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"Potential just means you ain't done it yet".--Darrell Royal, football coach, University of Texas
WHILE DEVELOPING CODE in Visual Studio, you'll often find yourself repeatedly performing a particular process or series of keystrokes. In previous versions of Visual Studio, with the exception of Visual C++, the only way to do this was to perform the tedious actions over and over again. But now in Visual Studio .NET, you can automate the process by using macros. If you've used Microsoft Word or Microsoft Excel, you're probably familiar with macros. A macro is a set of instructions saved in a file (.Vsmacros) that can be executed later. You can either create the macro manually by typing the code in the Macros IDE, or you can have the environment record a macro for you automatically as you type and click.
Clicks on menu options are recorded, but clicks in the Text Editor window are not.
After you've created a macro, you can run it from the Macro Explorer, the Find/Command box, or the Macros IDE. You can even use a keyboard shortcut to execute the macro.
In this chapter, I refer to the complex of features surrounding macros as the macro facility. This encompasses the macro recorder, the Macro Explorer, and the Macros IDE. In many ways, this facility will reduce the number of features that you might want to put into an add-in. Certainly, you can develop some things in a macro quicker than you can put them into an add-in. However, as the tasks become more complex, the tendency and requirement to develop an add-in feature becomes greater. In my estimation, once a feature has been placed into an add-in, it will always be easier to execute that functionality from the add-in than from the macro facility. In other words, it will take fewer keystrokes or mouse clicks to get to it. You will also find that much of the extensibility functionality can only be executed in an add-in and will not execute in a macro.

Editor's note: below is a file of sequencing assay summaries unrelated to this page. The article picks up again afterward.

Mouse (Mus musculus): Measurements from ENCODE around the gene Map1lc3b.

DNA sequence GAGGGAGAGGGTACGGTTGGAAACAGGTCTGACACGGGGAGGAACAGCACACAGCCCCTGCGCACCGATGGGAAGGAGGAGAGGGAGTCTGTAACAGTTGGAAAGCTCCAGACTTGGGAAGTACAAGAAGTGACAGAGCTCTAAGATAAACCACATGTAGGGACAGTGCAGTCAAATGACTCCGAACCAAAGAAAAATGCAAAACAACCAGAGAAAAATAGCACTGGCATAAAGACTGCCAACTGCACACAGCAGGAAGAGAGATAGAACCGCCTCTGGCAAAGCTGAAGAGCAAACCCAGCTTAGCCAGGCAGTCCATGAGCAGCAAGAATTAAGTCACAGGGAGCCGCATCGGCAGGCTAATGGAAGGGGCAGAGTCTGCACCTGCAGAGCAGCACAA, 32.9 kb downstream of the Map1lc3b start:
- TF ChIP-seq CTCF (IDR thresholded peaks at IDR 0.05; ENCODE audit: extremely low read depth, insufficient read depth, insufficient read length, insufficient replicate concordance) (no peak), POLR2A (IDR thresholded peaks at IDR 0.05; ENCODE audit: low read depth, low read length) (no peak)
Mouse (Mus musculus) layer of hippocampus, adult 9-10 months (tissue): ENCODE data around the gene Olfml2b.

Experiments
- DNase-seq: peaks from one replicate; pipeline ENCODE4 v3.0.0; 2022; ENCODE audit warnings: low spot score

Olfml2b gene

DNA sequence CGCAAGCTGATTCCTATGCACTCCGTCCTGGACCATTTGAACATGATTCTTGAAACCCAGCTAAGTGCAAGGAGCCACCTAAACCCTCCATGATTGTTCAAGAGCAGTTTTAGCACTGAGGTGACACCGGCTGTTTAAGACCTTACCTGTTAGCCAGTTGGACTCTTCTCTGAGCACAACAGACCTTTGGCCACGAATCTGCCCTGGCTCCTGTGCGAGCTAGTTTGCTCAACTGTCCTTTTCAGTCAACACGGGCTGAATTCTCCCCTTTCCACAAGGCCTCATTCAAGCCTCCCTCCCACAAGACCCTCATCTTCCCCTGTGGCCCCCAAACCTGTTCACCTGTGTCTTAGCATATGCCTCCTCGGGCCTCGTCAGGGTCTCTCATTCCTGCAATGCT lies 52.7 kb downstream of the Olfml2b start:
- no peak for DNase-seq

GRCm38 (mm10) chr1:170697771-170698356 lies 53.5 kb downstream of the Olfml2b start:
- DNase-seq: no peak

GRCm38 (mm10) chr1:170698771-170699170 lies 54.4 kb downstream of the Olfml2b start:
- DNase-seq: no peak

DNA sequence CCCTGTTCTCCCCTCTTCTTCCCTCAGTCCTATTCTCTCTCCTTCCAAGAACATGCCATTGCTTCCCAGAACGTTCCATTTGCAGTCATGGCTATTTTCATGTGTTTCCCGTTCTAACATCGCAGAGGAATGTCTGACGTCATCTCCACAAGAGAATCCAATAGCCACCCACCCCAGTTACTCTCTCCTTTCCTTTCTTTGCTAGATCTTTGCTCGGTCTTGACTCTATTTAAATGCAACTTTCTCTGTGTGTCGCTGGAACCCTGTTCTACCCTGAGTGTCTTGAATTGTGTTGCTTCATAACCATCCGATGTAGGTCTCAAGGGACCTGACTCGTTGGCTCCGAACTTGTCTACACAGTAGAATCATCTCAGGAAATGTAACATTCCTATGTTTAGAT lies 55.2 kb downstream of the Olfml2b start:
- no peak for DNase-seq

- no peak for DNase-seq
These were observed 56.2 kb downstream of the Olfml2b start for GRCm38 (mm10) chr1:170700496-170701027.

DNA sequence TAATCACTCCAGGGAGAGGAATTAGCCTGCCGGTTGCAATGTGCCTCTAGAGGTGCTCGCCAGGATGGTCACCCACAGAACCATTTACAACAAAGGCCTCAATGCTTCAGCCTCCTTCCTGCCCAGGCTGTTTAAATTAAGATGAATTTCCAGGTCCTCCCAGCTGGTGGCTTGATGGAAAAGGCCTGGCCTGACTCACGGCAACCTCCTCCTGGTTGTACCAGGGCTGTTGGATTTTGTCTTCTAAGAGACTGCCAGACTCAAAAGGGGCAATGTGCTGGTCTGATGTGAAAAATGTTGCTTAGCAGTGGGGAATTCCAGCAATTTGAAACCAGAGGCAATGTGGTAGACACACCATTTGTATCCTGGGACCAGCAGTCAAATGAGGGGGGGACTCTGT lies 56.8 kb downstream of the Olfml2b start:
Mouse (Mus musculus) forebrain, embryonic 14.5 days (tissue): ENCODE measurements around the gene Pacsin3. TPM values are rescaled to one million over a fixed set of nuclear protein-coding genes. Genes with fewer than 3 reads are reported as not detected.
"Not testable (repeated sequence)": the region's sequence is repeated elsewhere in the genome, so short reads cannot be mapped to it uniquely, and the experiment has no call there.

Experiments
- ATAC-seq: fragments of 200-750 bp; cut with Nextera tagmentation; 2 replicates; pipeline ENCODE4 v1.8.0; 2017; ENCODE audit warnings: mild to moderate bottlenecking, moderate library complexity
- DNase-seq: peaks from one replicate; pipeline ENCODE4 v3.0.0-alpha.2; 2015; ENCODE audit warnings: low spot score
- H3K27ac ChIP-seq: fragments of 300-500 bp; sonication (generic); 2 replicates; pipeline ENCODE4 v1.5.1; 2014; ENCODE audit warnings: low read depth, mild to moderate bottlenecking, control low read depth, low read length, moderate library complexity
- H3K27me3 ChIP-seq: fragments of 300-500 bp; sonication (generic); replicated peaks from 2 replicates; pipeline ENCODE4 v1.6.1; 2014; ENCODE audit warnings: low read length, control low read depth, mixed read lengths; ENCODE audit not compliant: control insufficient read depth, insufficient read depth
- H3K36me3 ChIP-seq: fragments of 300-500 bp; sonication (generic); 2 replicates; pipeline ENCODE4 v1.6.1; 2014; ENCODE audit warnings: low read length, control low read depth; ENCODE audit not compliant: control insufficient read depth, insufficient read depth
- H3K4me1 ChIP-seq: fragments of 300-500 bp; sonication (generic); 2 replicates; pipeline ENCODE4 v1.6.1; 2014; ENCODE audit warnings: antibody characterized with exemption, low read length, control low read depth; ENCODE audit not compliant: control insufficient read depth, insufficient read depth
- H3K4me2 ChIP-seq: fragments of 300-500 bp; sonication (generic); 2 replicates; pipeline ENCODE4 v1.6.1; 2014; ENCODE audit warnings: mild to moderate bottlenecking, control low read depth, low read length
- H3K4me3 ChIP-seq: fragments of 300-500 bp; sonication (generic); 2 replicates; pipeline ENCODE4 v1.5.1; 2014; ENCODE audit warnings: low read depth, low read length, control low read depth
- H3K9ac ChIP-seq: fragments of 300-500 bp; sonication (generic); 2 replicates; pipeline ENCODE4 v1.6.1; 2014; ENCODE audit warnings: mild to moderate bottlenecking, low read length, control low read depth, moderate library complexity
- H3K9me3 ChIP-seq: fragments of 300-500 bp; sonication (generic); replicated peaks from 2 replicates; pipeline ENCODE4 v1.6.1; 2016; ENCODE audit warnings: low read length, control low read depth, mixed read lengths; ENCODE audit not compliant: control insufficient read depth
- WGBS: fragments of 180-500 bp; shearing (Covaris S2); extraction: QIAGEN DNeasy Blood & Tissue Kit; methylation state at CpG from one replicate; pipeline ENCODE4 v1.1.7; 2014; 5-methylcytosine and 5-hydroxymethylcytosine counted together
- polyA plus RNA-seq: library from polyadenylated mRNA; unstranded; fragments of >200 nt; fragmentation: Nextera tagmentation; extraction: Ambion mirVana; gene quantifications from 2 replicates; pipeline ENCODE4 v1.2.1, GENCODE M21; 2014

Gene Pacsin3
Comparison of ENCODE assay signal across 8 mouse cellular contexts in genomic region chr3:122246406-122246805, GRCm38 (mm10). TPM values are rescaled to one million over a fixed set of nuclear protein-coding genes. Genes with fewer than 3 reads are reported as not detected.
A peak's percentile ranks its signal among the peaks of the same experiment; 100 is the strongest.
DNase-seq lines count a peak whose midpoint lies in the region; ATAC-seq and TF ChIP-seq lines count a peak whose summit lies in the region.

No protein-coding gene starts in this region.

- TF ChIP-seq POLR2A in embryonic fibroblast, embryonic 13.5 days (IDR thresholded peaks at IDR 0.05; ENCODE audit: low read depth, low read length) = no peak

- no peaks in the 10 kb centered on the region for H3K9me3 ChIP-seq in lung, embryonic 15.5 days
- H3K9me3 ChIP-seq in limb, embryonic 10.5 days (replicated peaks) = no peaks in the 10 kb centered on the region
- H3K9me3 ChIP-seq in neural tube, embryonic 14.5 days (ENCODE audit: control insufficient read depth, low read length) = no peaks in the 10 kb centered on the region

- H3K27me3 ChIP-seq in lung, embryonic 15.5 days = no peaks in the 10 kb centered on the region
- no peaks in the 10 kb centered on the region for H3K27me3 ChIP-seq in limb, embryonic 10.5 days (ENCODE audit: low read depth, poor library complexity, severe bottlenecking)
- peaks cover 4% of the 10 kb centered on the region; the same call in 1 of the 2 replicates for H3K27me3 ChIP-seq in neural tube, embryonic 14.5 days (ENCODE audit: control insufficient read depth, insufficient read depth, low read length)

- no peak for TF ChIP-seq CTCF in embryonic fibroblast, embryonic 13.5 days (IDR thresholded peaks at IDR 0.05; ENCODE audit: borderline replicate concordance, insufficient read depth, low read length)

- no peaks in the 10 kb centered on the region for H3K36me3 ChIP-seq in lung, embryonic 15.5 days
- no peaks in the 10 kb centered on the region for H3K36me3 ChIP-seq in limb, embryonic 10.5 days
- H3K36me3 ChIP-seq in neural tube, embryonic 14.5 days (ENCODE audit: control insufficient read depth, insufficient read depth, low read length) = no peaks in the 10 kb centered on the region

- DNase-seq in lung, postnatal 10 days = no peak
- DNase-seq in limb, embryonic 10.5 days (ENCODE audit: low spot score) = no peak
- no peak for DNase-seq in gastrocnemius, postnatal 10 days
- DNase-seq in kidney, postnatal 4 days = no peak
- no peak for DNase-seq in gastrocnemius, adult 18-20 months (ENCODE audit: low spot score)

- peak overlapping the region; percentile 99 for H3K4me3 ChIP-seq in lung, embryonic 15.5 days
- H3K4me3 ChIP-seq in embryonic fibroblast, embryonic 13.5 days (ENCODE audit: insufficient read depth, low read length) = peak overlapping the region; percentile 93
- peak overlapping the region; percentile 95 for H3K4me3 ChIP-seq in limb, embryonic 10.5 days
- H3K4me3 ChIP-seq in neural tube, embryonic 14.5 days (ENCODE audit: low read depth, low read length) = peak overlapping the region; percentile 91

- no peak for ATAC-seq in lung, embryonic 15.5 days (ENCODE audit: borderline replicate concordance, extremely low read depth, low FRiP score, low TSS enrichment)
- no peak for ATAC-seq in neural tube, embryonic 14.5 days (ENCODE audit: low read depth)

The most powerful thing that the macro facility provides to the add-in developer is the ability to debug add-in functionality in the macro facility without having to compile and debug it in the add-in. Compiling an add-in, running a second instance of Visual Studio, and connecting to the add-in, only to find that your new code does not work, can become tedious after a while. This is especially true if you only need to change one line of code, but you have to start the process all over again for each change. Here is where the macro facility can really help you.
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